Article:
So we didn't get there, where we are today, by accident. Let's just put it in context. A little history, and then current state, and up on the top ribbon up there is a security environment and you can read it as well as I can, but you go from the Cold War kinds of things and where we are today with post-Cold War after Desert Storm, and Bosnia, to the Global War on Terror. It's not force on force, it is insurgencies, it is everywhere. It's a Global War on Terror.
The second one, the force engagement. What we did in the past, that garrisoned force after World War II, there was, we were a surge capability and capacity. We worked into Force on force. That's what we did. It was the big Russian Bear, it was the United States, it was the Fulda Gap, we planned a force on force, we were a strategic reserve, and that's who we were and that's what the nation asked us at the time.
We have evolved to a sustained irregular warfare posture, and that means there's something totally different than sitting on the shelf and waiting for the big one. It is a rotational kind of thing. It is sustained and it is not going to be all forces in all at once. It is as necessary forces in where and when needed.
Then you look at the total force policy. It went from a [inaudible] and service kind of a deal back in the World War II ages, to a force in being, to a homogenous whole as we worked through. We are now a seamless total force in the Air Force. We made that decision consciously. We've made all those decisions consciously along the way based on the security environment we saw ourselves in.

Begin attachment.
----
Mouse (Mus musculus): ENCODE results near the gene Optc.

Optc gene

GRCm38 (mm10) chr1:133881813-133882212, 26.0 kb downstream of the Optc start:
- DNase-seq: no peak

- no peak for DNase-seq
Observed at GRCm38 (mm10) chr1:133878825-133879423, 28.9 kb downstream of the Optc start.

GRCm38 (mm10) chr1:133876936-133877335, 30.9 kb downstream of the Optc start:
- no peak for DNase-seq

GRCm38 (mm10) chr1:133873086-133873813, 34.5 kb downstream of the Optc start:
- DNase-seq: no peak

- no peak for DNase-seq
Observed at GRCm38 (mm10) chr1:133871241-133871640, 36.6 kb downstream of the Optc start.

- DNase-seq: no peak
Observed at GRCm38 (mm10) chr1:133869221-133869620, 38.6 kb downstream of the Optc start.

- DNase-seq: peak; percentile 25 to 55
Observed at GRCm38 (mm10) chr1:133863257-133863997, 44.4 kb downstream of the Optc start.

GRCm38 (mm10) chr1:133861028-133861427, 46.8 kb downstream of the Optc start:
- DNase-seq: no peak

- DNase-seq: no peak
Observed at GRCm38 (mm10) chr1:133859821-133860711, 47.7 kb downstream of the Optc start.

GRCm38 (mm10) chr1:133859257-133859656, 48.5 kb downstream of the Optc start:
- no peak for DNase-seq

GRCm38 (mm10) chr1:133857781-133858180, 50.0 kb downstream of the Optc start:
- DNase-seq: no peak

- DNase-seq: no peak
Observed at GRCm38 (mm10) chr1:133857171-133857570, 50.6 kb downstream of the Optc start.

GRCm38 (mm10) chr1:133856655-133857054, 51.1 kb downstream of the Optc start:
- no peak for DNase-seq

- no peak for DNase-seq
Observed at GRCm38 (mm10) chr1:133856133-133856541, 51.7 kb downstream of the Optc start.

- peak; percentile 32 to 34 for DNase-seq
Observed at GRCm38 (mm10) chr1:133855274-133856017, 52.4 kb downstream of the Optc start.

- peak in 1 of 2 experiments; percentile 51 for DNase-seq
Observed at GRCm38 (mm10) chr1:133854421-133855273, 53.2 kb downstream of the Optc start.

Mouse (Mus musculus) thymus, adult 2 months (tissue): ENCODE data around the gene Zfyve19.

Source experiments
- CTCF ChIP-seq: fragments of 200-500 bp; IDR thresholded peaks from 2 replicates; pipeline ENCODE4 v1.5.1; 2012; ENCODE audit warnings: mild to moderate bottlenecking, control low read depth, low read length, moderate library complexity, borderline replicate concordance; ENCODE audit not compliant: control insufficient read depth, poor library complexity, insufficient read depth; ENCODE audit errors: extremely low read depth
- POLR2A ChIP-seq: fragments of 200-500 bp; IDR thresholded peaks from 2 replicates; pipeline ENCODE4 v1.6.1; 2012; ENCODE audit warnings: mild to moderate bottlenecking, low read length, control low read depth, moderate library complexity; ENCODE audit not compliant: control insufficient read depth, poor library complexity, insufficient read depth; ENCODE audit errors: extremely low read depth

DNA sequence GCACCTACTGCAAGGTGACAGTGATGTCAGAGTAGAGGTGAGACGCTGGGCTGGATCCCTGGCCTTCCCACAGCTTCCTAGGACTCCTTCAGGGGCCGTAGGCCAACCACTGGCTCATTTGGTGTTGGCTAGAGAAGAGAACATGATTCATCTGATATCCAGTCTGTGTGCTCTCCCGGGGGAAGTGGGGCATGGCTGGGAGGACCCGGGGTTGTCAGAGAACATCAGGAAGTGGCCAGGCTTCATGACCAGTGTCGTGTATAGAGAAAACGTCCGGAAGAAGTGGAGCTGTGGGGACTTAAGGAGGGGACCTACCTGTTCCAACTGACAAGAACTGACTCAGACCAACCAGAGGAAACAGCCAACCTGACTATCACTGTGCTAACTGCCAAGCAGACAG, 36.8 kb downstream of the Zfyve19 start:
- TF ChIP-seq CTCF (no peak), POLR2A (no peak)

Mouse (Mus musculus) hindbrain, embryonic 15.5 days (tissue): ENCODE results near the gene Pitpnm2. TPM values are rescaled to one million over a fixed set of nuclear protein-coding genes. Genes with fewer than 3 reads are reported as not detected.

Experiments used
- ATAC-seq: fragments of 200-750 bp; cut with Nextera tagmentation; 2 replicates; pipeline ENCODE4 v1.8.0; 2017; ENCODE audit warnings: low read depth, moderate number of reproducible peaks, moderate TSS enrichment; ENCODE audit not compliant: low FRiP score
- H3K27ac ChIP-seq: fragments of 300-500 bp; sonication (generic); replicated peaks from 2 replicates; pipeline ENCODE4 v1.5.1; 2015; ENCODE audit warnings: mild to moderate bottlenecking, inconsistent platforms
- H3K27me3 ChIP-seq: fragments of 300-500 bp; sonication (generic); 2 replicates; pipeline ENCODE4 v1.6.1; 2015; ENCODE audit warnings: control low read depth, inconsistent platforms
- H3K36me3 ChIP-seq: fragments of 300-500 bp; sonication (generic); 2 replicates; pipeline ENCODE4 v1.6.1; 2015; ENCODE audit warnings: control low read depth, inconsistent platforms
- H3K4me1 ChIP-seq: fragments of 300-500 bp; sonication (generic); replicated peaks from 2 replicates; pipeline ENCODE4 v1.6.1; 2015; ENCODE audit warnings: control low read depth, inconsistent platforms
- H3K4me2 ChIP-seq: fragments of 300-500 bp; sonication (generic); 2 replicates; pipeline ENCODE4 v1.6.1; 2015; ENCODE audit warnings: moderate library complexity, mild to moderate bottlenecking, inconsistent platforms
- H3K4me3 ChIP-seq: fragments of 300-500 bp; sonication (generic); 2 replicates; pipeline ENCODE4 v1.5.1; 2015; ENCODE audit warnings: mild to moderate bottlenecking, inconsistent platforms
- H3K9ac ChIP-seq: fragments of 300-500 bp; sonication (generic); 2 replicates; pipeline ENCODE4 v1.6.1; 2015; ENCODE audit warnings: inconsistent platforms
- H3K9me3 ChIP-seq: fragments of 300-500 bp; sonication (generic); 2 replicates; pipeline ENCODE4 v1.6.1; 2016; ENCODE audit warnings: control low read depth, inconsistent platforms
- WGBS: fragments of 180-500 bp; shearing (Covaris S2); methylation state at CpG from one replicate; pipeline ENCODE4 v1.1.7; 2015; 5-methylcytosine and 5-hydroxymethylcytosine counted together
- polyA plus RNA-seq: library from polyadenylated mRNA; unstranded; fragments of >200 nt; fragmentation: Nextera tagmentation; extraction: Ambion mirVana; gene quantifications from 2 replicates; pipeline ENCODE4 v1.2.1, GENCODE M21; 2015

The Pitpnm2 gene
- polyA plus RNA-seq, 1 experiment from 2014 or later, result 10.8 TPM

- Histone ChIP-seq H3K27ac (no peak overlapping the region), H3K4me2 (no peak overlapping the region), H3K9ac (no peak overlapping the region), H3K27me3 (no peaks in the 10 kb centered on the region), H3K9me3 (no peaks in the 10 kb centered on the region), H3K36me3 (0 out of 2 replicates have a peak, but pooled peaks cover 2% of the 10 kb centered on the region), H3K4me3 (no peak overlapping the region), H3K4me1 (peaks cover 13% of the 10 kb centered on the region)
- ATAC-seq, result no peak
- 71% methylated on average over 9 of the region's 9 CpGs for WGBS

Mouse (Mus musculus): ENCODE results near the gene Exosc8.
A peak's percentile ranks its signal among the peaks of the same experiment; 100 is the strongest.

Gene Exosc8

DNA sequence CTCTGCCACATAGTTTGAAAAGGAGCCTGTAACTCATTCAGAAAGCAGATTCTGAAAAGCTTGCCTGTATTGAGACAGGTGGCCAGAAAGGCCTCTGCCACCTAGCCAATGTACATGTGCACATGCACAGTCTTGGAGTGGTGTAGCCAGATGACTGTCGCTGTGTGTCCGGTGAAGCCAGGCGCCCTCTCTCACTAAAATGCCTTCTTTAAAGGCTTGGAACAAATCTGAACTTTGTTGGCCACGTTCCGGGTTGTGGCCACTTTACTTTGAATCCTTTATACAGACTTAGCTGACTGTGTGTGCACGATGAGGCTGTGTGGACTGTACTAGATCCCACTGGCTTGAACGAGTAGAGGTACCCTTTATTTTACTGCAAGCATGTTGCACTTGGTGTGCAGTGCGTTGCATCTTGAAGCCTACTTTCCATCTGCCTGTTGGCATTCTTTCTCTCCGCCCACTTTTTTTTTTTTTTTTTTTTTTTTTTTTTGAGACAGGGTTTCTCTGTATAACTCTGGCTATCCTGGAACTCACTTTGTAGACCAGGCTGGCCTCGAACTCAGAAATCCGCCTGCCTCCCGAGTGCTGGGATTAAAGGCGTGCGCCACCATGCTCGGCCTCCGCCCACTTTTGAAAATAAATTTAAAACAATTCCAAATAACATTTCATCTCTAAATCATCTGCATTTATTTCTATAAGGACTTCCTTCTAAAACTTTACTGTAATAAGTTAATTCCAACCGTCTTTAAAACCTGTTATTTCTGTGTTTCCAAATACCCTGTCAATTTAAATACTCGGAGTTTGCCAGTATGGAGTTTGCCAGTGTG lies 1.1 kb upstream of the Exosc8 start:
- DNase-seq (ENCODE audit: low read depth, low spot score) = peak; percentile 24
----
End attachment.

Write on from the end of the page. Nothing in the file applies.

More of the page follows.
And then that fourth ribbon up there, the Reserve posture. From am augmentation force to a force that was relied upon, to a force that is now depended on. The Air Force Reserve, the Air National Guard on a daily basis, seamlessly integrated. We're building a picture.
The last one down there, the Air Force Reserve contributions. From train only kind of force, you were back in garrison, you got your broomsticks out and practiced gunnery -- that's exactly what the Secretary said we're not going back to. Our senior leadership is committed to not being a hollow force and maintaining the three components -- seamless integrated, ready to be. And went from a strategic reserve to a strategic reserve that okay, you can get a little bit of an operational [inaudible] over time. But when we are talking about today, I firmly believe that first and foremost we're a strategic reserve, that is what the nation has asked us. to be. We leverage that strategic reserve on a daily basis to provide an operational force that we manage now. Every mission set around the world, rotational capability, throughout the Air Force.
So there you have what we have today. This is what we're looking at today; and what we have to plan from today to tomorrow is a post-9/11 Global War on Terror kind of posture with sustained irregular warfare operations where the seamless total force is operating in every single mission set cooperatively, dependent upon, to make sure that we get that to the fight, and then we have a strategic reserve, a leveraged capability to provide an operational force around the world.
When you look at that, what is this strategic reserve? What is its operational course?